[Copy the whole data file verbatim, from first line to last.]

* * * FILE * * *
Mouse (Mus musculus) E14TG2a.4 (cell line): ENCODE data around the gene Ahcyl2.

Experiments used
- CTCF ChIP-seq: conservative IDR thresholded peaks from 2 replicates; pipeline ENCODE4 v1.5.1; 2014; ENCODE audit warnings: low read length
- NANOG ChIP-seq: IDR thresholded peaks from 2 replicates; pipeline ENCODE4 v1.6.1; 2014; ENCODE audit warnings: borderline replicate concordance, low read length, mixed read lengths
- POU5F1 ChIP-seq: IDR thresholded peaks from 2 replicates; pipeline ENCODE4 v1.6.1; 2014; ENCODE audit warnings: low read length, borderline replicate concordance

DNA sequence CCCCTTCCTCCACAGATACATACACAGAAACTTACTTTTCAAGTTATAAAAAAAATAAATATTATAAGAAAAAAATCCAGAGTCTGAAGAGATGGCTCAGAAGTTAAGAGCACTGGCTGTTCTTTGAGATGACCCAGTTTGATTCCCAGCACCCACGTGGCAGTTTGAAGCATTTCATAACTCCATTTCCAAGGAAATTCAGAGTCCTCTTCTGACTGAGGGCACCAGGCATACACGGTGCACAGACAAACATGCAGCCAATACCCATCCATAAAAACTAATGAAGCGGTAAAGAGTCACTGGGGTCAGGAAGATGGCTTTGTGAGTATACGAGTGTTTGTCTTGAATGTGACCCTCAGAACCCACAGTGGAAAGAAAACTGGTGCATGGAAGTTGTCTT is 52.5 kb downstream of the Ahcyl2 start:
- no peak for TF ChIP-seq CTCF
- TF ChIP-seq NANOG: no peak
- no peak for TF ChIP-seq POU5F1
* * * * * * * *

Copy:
Mouse (Mus musculus) E14TG2a.4 (cell line): ENCODE data around the gene Ahcyl2.

Experiments used
- CTCF ChIP-seq: conservative IDR thresholded peaks from 2 replicates; pipeline ENCODE4 v1.5.1; 2014; ENCODE audit warnings: low read length
- NANOG ChIP-seq: IDR thresholded peaks from 2 replicates; pipeline ENCODE4 v1.6.1; 2014; ENCODE audit warnings: borderline replicate concordance, low read length, mixed read lengths
- POU5F1 ChIP-seq: IDR thresholded peaks from 2 replicates; pipeline ENCODE4 v1.6.1; 2014; ENCODE audit warnings: low read length, borderline replicate concordance

DNA sequence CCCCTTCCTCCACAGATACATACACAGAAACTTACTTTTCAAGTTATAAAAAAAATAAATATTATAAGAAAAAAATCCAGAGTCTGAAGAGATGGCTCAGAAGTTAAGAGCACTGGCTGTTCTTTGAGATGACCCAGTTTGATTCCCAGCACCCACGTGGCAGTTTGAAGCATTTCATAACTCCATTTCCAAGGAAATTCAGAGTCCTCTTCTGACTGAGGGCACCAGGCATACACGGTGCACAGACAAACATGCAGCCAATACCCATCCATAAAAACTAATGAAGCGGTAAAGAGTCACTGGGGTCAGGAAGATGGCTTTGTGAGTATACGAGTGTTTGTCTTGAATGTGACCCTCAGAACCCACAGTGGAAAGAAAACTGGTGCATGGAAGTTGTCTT is 52.5 kb downstream of the Ahcyl2 start:
- no peak for TF ChIP-seq CTCF
- TF ChIP-seq NANOG: no peak
- no peak for TF ChIP-seq POU5F1